Sir, in the series of lectures on floats you were considering Cash on balance sheet as Financial assets. whereas in this analysis you considered cash as an operating asset.How do you decide and segregate “Cash on the balance sheet” between financial assets vs operating assets.
    What are your thoughts on Outsourcing vs Completely Integrated (In-house) as a business model and how can we decide which model will be successful in any particular industry.what factors should we keep in mind when we think of this.

  8. Dear Prof Bakshi,

    That was a very insightful talk. If you could shed light on these 2 questions that would be great.

    1) How is Symphony using the SEZ route to save taxes? They outsource all the production. To take advantage of SEZ you have to produce.
    2) Is there any data or analysis on how symphony stacks up against competition? Bajaj, kenstar etc etc. Is there someone out there who could challenge them?

  9. Dear Sanjay
    I have to thank you for introducing me electronically to an inspiring human being who has enormous capacity for learning through his focus and simplicity!
    A Saturday morning well spent .. added quality to my life.
    Kindest regards
    Best Wishes!
    Hitesh D. Gajaria

  10. Dear Professor,

    Thank you for discussing the subject of the “Multiplication Rule in Investment Thinking”.

    I entirely agree that (1) one needs to spread the risk over somewhat uncorrelated (independent) events and that (2) “Independence” of events is a very important notion in probability but is also a deceptive one, specially in financial markets and that (3) a chain is stronger than its weakest link.

    However, applying the multiplication rule in Investment thinking is itself fraught with a twofold risk:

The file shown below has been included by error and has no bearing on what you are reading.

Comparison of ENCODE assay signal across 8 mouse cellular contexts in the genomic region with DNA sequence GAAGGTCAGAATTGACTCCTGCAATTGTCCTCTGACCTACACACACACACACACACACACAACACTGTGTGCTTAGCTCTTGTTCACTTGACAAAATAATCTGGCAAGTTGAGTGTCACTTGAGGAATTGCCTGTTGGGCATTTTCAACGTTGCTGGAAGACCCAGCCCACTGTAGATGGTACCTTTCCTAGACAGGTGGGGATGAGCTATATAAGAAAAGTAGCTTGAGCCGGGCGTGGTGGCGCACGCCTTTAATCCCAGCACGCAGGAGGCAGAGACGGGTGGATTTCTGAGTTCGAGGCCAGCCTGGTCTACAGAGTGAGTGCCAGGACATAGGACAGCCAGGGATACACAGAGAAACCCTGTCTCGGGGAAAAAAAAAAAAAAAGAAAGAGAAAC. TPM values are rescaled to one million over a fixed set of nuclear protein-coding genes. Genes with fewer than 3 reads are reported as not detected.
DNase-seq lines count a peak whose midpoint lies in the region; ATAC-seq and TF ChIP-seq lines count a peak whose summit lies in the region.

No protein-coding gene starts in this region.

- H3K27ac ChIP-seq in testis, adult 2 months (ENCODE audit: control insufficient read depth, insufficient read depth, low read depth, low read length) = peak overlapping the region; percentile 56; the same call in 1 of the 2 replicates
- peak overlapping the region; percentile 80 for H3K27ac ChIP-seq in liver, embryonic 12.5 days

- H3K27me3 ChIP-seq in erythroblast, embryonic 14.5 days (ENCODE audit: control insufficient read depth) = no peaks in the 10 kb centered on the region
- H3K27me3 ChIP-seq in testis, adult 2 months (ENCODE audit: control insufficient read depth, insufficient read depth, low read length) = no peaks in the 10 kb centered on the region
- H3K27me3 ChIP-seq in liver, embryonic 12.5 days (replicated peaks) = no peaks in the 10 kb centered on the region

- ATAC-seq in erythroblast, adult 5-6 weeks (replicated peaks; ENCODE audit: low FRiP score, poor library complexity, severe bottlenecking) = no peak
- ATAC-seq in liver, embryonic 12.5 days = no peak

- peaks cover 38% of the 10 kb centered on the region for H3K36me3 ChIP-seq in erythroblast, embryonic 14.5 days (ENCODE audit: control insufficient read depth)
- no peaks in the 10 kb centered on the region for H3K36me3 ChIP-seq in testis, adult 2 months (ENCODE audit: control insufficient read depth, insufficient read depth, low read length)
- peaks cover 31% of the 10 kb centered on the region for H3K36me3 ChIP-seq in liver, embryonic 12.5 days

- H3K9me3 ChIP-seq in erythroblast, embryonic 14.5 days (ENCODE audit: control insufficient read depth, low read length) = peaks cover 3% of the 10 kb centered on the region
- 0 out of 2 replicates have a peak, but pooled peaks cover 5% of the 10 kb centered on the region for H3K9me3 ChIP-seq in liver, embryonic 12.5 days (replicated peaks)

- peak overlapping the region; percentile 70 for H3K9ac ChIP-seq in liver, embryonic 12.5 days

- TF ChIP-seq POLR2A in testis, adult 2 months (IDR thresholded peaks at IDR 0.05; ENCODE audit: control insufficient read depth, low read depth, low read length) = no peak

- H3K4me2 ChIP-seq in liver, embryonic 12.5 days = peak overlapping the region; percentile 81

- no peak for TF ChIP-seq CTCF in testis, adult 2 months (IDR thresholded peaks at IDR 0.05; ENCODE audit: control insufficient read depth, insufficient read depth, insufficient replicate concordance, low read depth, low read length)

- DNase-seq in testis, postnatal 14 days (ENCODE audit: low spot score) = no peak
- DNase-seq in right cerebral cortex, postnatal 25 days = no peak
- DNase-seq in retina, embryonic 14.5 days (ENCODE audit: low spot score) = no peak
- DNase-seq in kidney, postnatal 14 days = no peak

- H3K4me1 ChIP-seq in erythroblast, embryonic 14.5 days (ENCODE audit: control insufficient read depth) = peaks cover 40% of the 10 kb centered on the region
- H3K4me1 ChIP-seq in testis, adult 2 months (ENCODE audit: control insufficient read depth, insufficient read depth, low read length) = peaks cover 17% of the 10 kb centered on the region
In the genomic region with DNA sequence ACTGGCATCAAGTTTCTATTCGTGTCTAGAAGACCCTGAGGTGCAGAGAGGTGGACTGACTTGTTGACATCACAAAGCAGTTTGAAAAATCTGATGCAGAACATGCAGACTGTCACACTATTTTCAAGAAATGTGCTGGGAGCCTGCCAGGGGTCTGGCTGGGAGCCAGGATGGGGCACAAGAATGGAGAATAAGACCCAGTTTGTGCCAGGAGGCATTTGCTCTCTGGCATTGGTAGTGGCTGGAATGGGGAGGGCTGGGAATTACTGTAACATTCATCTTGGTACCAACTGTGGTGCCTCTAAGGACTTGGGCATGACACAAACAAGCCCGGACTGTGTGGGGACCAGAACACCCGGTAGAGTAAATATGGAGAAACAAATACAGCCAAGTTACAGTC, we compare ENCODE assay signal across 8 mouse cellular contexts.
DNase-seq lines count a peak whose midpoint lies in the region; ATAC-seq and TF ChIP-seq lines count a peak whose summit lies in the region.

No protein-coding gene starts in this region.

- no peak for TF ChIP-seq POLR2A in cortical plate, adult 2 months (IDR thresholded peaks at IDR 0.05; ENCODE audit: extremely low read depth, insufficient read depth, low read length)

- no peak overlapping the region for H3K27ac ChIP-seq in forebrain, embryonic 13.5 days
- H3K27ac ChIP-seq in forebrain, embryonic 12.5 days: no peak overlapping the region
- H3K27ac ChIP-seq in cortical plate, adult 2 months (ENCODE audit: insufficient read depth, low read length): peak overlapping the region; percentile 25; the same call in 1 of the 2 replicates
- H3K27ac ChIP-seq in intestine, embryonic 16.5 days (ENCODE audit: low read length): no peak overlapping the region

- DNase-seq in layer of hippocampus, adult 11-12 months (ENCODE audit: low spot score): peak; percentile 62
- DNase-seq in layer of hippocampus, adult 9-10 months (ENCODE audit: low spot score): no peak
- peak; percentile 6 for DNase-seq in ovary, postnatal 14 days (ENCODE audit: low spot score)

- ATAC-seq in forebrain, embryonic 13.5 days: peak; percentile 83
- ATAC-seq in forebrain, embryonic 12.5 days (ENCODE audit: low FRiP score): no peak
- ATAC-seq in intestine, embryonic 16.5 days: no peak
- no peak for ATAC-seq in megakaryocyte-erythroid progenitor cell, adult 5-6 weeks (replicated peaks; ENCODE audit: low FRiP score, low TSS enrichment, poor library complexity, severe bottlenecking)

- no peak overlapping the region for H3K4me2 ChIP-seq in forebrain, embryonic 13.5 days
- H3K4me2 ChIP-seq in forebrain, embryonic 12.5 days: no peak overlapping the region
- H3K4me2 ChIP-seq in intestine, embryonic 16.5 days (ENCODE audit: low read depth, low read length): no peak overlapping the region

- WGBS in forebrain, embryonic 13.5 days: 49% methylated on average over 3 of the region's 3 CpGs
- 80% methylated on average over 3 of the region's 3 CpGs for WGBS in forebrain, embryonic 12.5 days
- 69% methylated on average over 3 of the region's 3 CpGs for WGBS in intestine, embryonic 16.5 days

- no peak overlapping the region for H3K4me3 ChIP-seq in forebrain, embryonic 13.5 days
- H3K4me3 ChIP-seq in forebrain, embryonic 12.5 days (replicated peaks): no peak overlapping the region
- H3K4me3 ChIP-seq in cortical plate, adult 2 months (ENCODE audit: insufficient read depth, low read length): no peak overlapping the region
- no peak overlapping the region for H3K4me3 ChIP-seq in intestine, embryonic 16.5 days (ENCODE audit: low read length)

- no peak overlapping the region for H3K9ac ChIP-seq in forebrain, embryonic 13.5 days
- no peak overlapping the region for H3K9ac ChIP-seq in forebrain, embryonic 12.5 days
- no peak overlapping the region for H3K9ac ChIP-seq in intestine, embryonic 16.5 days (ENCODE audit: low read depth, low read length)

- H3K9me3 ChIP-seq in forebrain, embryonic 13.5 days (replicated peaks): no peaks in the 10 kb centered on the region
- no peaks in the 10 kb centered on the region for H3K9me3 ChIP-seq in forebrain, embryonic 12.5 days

(1) As explained in your example (Warren Buffet), the number of independent risk events that would result in ultimate decision of success or failure would in the real world be several and not just three as in your example. Higher the number of events, lower will be the overall success probability because for 3 events; with 90% success probability of each, results in 0.9*0.9*0.9 = 72.90% (success outcome); whereas for 7 events 0.9*0.9*0.9*0.9*0.9*0.9*0.9*=47.8% (failure outcome). In financial markets are several external variables, so one would invariably reject the investment decision going by the multiplication rule.

    (2) Choosing the exact numerical probability of success for each event becomes crucial and in reality is impossible. Let me explain with an example using 3 success factors for just 3 events:

    0.6*0.5*0.4= 12%

    Raising each probability of success factor by 10%; 0.66*0.55*0.44=15.972% but
    Lowering each probability of success factor by 10%: 0.54*0.45*0.36 = 8.75%.

    15.92% and 8.75% are not equi-distant from 12%. So, if one uses success probability from a range of +-10%, that itself distorts the final outcome. So using a range is distortive of the final outcome. And if the number of events determining final outcome increases, as in the first case above, the distortion in outcomes increases even further.

    To conclude, I would just stick to the logic, rather than using the Multiplication rule to make Investment decisions.


    Mohit Malkani